Speed became sexy in the 1920s. Private wealth drove on flight development, with media magnates, heiresses and arms dealers stumping up large cash prizes to compete in an aero-piston arms race. The Schneider Trophy for speed over water refocused Rolls-Royce’s attention on air after the first world war. The multi-millionairess patriot and widow Lady Lucy Houston, who funded the first high-altitude flights over Mount Everest, also underwrote costs for the Supermarine S6 Monoplane when a Depression-shy government cried off. The Spitfire’s parent plane won. Houston later trolled Ramsay Macdonald from her luxury yacht moored off Portsmouth when he turned down her millions to pay for 70 planes to defend London: ‘To Hell with the Traitor Macdonald!’ was picked out on board in lights.

Other women made vital contributions to the success of Merlin, in the air and on the production lines, also designing crucial parts that kept our fighters fast against the enemy. Women flew for the Air Transport Auxiliary between factories and aerodromes and made up a third of the factory workforce, as well as raising children and feeding the family. They were allowed to leave the Rolls-Royce Derby factory three minutes earlier than the men to get the supper ready.

The 166 female pilots who shepherded their charges were paid the same as the men — a national first — and the press loved them. The Canadian Elsie MacGill, ‘Queen of the Hurricanes’, had polio, but overcame her wheelchair with two metal crutches to drive on her 4,000-odd workers (half women) to make 1,400 Hurricanes. She’s celebrated forever in a stirring comic-book biography. The Spitfire’s name came from the company owner’s fond term for his feisty elder daughter, Annie —‘a right little Spitfire!’ The designer, RJ. Mitchell, had preferred Shrew — a narrow escape.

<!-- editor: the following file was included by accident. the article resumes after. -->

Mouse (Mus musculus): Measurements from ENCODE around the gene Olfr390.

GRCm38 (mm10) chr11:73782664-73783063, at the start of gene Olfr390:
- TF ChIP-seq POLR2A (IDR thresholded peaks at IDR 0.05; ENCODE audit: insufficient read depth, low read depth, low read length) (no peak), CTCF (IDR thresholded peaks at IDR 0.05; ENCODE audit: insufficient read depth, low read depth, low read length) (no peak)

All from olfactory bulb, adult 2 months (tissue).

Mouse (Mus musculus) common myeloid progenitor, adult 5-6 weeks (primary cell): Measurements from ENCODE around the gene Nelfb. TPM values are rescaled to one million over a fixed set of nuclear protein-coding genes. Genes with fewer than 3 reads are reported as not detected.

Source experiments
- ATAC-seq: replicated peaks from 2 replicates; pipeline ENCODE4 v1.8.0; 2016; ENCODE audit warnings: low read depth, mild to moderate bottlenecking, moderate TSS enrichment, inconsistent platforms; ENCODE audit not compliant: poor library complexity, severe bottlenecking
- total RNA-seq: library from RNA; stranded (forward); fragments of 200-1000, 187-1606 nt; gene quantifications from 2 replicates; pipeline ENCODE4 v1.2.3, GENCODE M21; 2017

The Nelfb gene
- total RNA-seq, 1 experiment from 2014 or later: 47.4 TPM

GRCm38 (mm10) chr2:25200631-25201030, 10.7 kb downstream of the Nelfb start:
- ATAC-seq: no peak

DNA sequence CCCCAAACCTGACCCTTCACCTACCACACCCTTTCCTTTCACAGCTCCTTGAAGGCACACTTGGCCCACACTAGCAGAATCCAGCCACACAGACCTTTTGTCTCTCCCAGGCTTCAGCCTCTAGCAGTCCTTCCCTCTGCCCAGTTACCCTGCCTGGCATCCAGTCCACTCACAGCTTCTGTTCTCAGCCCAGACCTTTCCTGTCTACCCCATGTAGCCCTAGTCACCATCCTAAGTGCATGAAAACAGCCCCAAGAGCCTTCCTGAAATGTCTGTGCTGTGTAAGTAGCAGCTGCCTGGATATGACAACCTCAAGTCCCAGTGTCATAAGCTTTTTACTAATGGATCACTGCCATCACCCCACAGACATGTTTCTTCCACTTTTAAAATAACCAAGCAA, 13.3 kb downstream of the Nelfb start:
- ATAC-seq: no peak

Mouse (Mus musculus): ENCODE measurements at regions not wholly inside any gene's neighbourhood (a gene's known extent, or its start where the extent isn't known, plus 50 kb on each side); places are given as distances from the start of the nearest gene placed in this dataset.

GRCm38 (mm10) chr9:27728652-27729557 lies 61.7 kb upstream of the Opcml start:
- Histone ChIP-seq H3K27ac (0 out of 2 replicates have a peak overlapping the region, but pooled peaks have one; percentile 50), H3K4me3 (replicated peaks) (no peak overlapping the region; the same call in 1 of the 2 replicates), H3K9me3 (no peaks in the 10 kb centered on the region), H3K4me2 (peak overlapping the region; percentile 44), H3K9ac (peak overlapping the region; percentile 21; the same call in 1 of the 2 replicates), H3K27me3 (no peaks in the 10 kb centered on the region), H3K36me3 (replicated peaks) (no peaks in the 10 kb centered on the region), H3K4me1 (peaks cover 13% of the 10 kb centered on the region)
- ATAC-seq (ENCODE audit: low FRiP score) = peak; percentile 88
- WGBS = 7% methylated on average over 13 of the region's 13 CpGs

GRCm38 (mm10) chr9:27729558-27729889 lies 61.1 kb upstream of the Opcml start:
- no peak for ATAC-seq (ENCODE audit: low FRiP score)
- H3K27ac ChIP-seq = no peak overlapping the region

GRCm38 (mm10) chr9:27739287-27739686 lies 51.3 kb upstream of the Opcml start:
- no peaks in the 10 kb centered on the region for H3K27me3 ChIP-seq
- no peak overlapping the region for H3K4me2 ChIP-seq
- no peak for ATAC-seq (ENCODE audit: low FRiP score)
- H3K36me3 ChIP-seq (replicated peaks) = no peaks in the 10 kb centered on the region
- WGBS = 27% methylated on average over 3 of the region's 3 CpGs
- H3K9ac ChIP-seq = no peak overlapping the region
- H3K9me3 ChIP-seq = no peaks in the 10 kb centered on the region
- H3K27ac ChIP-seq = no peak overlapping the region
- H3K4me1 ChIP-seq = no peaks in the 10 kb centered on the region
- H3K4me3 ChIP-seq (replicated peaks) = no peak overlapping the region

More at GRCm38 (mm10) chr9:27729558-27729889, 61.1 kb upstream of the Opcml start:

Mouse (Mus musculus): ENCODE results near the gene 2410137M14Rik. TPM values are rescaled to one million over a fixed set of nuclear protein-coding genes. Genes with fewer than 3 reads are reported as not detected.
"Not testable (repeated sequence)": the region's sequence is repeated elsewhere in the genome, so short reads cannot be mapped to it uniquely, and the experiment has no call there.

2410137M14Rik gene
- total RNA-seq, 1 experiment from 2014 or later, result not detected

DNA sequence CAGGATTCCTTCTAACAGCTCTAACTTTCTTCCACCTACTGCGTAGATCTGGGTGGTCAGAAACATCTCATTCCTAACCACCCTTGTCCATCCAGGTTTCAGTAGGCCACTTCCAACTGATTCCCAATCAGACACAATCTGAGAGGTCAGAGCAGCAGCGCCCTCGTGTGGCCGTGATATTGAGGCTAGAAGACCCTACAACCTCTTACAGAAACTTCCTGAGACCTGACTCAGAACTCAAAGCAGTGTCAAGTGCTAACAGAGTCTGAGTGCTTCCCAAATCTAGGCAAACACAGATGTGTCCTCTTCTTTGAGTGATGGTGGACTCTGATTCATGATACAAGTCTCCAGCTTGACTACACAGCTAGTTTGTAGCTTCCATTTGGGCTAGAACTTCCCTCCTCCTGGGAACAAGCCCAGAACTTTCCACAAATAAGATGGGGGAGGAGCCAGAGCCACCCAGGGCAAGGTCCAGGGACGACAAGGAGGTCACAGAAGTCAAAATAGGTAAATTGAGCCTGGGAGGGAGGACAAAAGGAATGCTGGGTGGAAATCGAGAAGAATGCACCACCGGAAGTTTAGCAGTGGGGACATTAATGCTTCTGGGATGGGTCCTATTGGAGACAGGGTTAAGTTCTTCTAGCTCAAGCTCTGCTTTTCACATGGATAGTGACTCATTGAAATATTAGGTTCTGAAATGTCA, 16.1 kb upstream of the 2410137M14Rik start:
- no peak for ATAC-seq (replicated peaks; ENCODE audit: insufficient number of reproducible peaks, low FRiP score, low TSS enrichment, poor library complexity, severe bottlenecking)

Merlin depicts a heroic age of smashed land, air and water speed records (at one point in the 1930s Rolls-Royce held all three) and the extreme bravery of those pioneers, who incurred many fatalities. Hoyland marries the drama and excitement with a clear focus on the technical: he puts you in the cockpit and into the very guts of the machines. There’s lots of engineering detail, and I just about managed to cling on, with my distant memories of motor mechanics classes from school. Anyone with a serious interest in engineering will find much to enjoy and appreciate. Speed, engine cooling and fuel quality were all crucial to Merlin’s success and the Allies’ early dominance in the air. Everything went wrong with it, but its sound foundations meant it could be continually improved. ‘In the end the German engines tended to blow up. The Merlin didn’t.’

Hoyland doesn’t avoid the awful consequences of air power, with a searing chapter on the infamous German Condor Legion, who used the Spanish civil war as an atrocious testing-bed to perfect the future Blitzkreig. The book is finally dedicated to all those who gave their lives in the pursuit of speed, and the hundreds of thousands of civilians who lost their lives in the infernos unleashed by the Rolls-Royce Merlin Avro Lancasters.

On a promethean note, Orville Wright reflected before his death in 1948:

No, I don’t have any regrets about my part in the invention of the airplane, though no one could deplore more than I do the destruction it has caused. I feel about the airplane much the same as I do in regard to fire.